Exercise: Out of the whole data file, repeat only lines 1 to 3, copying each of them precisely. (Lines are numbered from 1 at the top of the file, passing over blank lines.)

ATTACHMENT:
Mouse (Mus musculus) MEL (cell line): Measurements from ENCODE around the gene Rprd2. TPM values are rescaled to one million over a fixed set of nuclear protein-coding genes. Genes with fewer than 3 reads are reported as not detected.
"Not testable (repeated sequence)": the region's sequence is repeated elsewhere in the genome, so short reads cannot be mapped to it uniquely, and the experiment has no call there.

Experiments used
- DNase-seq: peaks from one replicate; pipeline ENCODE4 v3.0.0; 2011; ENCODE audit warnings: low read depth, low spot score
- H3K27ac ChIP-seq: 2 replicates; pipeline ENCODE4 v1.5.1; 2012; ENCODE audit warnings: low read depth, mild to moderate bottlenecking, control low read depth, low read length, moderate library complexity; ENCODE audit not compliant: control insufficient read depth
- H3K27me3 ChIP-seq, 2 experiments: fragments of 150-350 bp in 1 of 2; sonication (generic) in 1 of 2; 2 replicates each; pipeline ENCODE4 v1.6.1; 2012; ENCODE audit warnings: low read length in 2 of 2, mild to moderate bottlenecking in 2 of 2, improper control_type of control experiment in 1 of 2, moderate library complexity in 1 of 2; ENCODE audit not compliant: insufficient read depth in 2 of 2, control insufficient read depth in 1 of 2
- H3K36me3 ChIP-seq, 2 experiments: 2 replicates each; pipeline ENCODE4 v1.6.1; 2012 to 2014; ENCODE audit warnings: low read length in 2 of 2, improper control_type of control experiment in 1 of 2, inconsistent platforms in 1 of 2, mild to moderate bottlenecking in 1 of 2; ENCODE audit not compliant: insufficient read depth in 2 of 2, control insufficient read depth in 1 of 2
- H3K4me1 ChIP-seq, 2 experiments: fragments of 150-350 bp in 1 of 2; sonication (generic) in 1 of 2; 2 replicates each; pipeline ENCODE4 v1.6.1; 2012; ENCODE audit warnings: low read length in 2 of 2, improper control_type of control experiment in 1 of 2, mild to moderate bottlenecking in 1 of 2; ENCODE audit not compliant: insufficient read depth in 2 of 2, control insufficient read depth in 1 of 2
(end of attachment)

Mouse (Mus musculus) MEL (cell line): Measurements from ENCODE around the gene Rprd2. TPM values are rescaled to one million over a fixed set of nuclear protein-coding genes. Genes with fewer than 3 reads are reported as not detected.
"Not testable (repeated sequence)": the region's sequence is repeated elsewhere in the genome, so short reads cannot be mapped to it uniquely, and the experiment has no call there.

Experiments used